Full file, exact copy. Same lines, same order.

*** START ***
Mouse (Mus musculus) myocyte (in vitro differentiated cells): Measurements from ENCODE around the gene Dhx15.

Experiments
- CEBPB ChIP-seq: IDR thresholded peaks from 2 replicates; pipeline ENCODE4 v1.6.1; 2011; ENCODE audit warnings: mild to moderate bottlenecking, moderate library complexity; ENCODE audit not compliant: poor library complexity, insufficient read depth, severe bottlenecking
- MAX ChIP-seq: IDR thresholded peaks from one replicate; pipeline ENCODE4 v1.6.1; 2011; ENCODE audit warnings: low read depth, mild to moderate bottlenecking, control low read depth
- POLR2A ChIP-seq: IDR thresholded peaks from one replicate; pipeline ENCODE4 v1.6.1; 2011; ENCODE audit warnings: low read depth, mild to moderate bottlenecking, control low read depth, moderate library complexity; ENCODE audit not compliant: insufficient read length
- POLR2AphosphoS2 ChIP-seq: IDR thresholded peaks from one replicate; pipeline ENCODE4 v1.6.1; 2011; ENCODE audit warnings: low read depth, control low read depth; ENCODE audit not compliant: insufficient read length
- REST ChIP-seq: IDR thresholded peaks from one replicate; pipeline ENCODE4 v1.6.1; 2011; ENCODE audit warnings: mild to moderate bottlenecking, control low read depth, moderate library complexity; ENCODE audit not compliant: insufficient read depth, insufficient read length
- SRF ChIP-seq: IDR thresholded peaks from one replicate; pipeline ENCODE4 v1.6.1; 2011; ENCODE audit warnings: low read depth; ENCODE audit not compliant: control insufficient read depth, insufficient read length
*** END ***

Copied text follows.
Mouse (Mus musculus) myocyte (in vitro differentiated cells): Measurements from ENCODE around the gene Dhx15.

Experiments
- CEBPB ChIP-seq: IDR thresholded peaks from 2 replicates; pipeline ENCODE4 v1.6.1; 2011; ENCODE audit warnings: mild to moderate bottlenecking, moderate library complexity; ENCODE audit not compliant: poor library complexity, insufficient read depth, severe bottlenecking
- MAX ChIP-seq: IDR thresholded peaks from one replicate; pipeline ENCODE4 v1.6.1; 2011; ENCODE audit warnings: low read depth, mild to moderate bottlenecking, control low read depth
- POLR2A ChIP-seq: IDR thresholded peaks from one replicate; pipeline ENCODE4 v1.6.1; 2011; ENCODE audit warnings: low read depth, mild to moderate bottlenecking, control low read depth, moderate library complexity; ENCODE audit not compliant: insufficient read length
- POLR2AphosphoS2 ChIP-seq: IDR thresholded peaks from one replicate; pipeline ENCODE4 v1.6.1; 2011; ENCODE audit warnings: low read depth, control low read depth; ENCODE audit not compliant: insufficient read length
- REST ChIP-seq: IDR thresholded peaks from one replicate; pipeline ENCODE4 v1.6.1; 2011; ENCODE audit warnings: mild to moderate bottlenecking, control low read depth, moderate library complexity; ENCODE audit not compliant: insufficient read depth, insufficient read length
- SRF ChIP-seq: IDR thresholded peaks from one replicate; pipeline ENCODE4 v1.6.1; 2011; ENCODE audit warnings: low read depth; ENCODE audit not compliant: control insufficient read depth, insufficient read length